5. October 13 1979. I cant remember why we chose either venue but they both turned out to be good choices. Frank Bakers Attic allowed our photographer to take some pictures beside the Austin Martin. They wouldnt let anyone near John Lennons Rolls. We had a few pics beside an old fire truck. It was a sit down diner at a cost of around $5 per guest.

  6. The International Plaza Hotel is on Squamish First Nation land, and was originally seen as an opportunity to anchor the development of other similar commercial enterprises along the strip of Marine Drive that runs east of the Lions Gate Bridge. Once its function as a hotel was disappearing it became apartments, with some other businesses in the tower, but the Staples on the ground level is on-reserve, and until the larger Staples was built in Park Royal South was the most accessible source of stationary and business equipment for First Nations across the province, since purchases made there were tax free.

  7. There was a period when the hotel was booking some fairly noteworthy nightclub performers. Earl Hines was a favourite–though I believe the performers were either booked into the ballroom there or a lounge that became Daddy Long Legs when the disco craze began. But those performances were regularly advertised in the papers. All of which seemed a big deal to entice people overtown to come to the North Shore for entertainment.

  8. I saw BB King there in the early’80s when he and others Blues legends were ‘Has Beens’ . Don’t remember where in the building but I’m pretty sure it was ground floor.

  9. Vancouver nightspots through the generations – the Cave and Isy’s, the Roof, Maiko Gardens for my parents.
    70s Vancouver was still a small town in that people from all over the city turned up at the same huge house parties that spilled over outdoors, or at the mudflats with local bands .
    certain groups or types populated Daddy Long Legs and Oil Can Harry’s downtown and Gastown or Afterthought, Retinal Circus, Rohans and many others. The Coach House North Vancouver was sports – football and hockey players. Avalon, Olympic, St. Alice, Gastown bars….surprised what I recall, Yale and Cecil and loved the Commodore. I do remember vividly Tina Turner (with Ikettes, sans Ike) in the 70s so probably was at OCH, only Tina would have had the power to draw me there .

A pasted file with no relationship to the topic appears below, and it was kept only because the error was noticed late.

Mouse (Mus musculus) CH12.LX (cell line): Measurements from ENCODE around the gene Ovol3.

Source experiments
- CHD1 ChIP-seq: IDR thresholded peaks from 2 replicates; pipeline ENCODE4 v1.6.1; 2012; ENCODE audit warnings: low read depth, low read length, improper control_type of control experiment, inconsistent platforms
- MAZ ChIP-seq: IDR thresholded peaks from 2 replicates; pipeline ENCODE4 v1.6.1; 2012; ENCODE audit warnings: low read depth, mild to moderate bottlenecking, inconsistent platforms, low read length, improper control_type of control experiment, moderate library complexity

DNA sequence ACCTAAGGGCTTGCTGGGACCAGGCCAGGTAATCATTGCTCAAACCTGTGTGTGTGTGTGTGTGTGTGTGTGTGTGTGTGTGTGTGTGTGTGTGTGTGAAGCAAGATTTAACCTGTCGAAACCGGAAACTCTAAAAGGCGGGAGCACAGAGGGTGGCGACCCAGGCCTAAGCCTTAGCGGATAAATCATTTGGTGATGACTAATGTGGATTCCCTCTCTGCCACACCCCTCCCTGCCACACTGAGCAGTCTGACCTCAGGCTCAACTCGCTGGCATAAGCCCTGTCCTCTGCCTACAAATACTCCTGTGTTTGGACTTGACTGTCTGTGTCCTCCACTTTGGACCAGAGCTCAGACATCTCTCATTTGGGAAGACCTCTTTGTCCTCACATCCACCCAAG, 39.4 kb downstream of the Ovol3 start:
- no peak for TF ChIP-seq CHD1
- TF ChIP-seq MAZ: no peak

10. I used to work at the Hotel as a chambermaid from summer 1979 all through 12th grade high school to the start of my first year at university in1981. Christmas 1980 we had the Housekeeping Christmas party at Daddy Long Legs disco. I got to clean penthouse rooms for Ginger Rogers and Charton Heston, and occasionally the bands who played in the bar at the hotel too. It was a GREAT job for a high school kid, we made $5.65/hour and had a union behind us back then – that money put me though my first year at UBC! Many memories working there…

  11. Lo Rawls played there, so now I am wondering what the disco upstairs on the top floor was called. I knew the disc jockey STEVE CRAWFORD who worked there and popped in a couple of times.

  12. Oh yes it was very anticipated but it was that bridge that lead to its demise I suspect. Myself and the vivacious Thora Swindells ( father Lloyd , Harry Jerome and Van Olympic Club coach who trained at my high school Eric
    Hamber) cabbed it and Thora attracted Dan Haggerty who was TV star Grizzly Adams. Up to his suite we went in tow with The Master Blaster who did explosions for the movie studios. He turned out to be far more fun than Grizzly with us going to his suite to watch some of his blow ups and how they were done.